Concentrations of Platinum Group Elements (Pt, Pd, Rh) in Airborne Particulate Matter (PM2.5 and PM10-2.5) Collected at Selected Canadian Urban Sites: a Case Study
Analysis and Air Quality Section, Air Quality Research Division, Atmospheric Science and Technology Directorate, Science and Technology Branch, Environment Canada, 335 River Road, Ottawa, Ontario, K1A 0H3, CANADA
Increasing environmental concentrations of platinum group elements (PGEs), in particular platinum (Pt), palladium (Pd) and rhodium (Rh), from catalytic converters has been reported worldwide. Initially it was believed that the emitted PGEs remain in the roadside environment, but recent studies have shown that fine PGE-containing particles can be transported and distributed at regional and long-range levels. Therefore, the monitoring of PGEs in airborne particulate matter (PM) is important for the estimation of potential risks to human health and to the ecosystem. The aim of this study is to present the first results from an analysis on the concentration and distribution of Pt, Pd and Rh in PM collected on Teflon filters at two selected urban sites (Toronto, Ontario; Edmonton, Alberta) collected within the Canadian National Air Pollution Surveillance (NAPS) network. In this work, a quadruple inductively coupled plasma mass spectrometry (ICP-MS), combined with microwave assisted acid digestion using aqua regia was used. A cation exchange separation was used to alleviate the matrix-induced spectral and nonspectral interferences prior to ICP-MS analysis. To obtain sufficient material needed for PGEs analysis, fine PM (particles with aerodynamic diameter less than 2.5 mm; PM2.5) and coarse PM (with aerodynamic diameter between 2.5 and 10 mm; PM10-2.5) samples were combined into composite samples on a seasonal basis. The obtained results will be discussed and compared with literature data.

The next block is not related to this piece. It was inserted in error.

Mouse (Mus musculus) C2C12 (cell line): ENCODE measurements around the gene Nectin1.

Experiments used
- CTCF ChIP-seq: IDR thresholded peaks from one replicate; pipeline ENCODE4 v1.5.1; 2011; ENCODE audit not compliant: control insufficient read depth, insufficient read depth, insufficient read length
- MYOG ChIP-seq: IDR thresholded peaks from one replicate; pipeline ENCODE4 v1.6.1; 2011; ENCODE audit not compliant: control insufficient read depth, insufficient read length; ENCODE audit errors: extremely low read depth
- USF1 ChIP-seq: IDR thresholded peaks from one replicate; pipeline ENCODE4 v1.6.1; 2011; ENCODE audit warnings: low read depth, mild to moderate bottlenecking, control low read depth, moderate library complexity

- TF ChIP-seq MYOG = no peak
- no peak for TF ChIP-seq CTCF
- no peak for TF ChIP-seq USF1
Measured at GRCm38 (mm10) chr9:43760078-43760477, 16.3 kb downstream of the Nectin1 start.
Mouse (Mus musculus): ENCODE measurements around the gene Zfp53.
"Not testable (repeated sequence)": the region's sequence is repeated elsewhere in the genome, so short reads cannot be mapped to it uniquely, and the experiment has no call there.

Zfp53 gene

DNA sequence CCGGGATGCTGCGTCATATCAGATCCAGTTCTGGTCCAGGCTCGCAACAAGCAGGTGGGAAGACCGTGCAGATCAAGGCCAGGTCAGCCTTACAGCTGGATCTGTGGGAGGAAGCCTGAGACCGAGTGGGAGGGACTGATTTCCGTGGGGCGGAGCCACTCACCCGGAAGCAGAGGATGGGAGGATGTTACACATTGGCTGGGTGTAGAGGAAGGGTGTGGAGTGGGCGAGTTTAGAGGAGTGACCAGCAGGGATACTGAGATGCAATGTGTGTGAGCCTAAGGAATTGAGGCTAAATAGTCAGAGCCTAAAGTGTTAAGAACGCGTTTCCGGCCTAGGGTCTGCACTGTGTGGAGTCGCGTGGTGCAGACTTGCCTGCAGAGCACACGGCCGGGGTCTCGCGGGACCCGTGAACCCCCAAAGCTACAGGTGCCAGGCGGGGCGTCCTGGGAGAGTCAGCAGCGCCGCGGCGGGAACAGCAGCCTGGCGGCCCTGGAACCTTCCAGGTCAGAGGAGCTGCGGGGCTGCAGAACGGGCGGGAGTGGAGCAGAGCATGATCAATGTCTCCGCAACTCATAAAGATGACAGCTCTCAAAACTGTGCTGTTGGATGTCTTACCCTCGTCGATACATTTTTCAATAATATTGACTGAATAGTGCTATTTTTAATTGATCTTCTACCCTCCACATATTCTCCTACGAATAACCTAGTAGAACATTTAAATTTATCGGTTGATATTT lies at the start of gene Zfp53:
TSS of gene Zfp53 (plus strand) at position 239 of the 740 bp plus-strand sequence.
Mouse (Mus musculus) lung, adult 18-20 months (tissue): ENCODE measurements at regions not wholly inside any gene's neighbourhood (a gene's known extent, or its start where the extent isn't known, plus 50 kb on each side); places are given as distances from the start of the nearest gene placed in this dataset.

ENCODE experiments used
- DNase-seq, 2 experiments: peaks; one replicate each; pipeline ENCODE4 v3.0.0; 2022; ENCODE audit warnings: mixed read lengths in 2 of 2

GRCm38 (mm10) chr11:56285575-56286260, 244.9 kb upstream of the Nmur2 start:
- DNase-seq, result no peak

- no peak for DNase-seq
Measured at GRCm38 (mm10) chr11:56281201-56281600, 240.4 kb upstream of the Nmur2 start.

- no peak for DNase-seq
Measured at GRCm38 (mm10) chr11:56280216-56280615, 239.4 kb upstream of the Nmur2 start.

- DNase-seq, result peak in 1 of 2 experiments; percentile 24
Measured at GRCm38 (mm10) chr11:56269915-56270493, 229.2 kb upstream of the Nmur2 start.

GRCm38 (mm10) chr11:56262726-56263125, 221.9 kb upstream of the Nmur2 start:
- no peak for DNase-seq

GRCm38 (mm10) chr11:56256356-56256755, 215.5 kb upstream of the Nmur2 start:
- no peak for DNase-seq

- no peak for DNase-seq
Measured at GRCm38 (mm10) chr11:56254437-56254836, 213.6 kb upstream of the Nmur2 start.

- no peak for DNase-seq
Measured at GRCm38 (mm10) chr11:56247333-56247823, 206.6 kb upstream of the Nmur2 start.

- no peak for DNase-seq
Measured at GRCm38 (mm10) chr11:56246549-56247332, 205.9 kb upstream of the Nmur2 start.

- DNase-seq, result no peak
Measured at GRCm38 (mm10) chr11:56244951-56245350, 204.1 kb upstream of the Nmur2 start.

Key words: Platinum group elements / urban particulate matter / ICP-MS
© Owned by the authors, published by EDP Sciences, 2013
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